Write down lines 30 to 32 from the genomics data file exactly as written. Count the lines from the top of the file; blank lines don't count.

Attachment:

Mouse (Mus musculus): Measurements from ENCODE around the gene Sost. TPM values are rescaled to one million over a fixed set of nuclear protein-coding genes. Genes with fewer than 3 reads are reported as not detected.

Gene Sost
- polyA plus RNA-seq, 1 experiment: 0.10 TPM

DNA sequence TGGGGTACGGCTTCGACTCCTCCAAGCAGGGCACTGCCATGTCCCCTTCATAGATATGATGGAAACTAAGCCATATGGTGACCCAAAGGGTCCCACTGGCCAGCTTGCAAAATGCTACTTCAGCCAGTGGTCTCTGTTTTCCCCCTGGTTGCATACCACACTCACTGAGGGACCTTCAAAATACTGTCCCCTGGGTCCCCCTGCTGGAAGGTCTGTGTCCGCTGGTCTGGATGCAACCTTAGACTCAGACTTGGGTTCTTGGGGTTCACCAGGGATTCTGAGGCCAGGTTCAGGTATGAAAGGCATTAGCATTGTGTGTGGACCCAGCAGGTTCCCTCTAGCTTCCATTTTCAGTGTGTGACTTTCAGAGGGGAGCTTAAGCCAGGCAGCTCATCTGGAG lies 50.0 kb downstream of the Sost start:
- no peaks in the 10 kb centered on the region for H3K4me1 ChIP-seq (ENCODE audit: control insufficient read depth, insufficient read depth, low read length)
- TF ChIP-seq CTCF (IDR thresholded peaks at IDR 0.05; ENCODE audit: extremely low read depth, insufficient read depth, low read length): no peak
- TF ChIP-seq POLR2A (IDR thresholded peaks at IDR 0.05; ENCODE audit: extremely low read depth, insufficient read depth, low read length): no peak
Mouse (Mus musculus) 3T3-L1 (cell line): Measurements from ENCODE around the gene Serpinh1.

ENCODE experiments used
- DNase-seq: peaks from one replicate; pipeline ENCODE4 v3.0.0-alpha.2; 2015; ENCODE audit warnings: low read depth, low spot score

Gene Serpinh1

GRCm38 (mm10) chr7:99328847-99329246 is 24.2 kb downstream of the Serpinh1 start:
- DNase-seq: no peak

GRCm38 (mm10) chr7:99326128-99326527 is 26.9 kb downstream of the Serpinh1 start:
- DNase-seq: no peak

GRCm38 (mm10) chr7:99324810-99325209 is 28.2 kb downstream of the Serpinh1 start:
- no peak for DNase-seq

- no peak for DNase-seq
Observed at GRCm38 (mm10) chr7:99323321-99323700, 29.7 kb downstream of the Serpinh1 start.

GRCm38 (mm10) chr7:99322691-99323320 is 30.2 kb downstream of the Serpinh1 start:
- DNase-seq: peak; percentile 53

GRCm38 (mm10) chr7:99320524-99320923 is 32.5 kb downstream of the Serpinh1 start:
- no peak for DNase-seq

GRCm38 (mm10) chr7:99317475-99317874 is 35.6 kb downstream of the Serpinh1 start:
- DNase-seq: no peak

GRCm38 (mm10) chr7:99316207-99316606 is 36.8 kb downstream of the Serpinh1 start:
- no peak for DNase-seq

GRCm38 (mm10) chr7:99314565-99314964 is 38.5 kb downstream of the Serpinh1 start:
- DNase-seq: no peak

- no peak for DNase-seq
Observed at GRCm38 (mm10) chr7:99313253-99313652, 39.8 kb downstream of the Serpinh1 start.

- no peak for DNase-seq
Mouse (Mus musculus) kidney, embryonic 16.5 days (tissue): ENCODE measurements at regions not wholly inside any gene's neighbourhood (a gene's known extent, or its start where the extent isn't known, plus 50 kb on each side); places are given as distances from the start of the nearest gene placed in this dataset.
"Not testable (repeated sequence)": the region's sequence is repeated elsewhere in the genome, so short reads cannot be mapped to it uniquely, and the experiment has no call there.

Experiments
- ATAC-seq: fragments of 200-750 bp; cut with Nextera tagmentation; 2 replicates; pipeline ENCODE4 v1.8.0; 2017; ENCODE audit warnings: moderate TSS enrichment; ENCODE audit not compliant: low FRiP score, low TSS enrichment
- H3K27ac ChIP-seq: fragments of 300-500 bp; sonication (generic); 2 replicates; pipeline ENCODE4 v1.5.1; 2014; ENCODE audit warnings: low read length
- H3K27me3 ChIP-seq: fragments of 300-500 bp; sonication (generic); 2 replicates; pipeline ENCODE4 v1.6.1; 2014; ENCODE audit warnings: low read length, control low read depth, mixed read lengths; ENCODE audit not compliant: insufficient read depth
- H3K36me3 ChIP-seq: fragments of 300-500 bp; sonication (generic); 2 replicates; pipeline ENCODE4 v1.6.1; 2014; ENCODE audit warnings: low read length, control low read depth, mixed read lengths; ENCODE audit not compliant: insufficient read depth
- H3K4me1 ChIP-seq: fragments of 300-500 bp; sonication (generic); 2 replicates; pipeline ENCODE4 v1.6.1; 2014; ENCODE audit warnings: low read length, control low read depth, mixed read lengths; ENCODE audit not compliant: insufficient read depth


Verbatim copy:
- no peak for DNase-seq
Observed at GRCm38 (mm10) chr7:99313253-99313652, 39.8 kb downstream of the Serpinh1 start.

- no peak for DNase-seq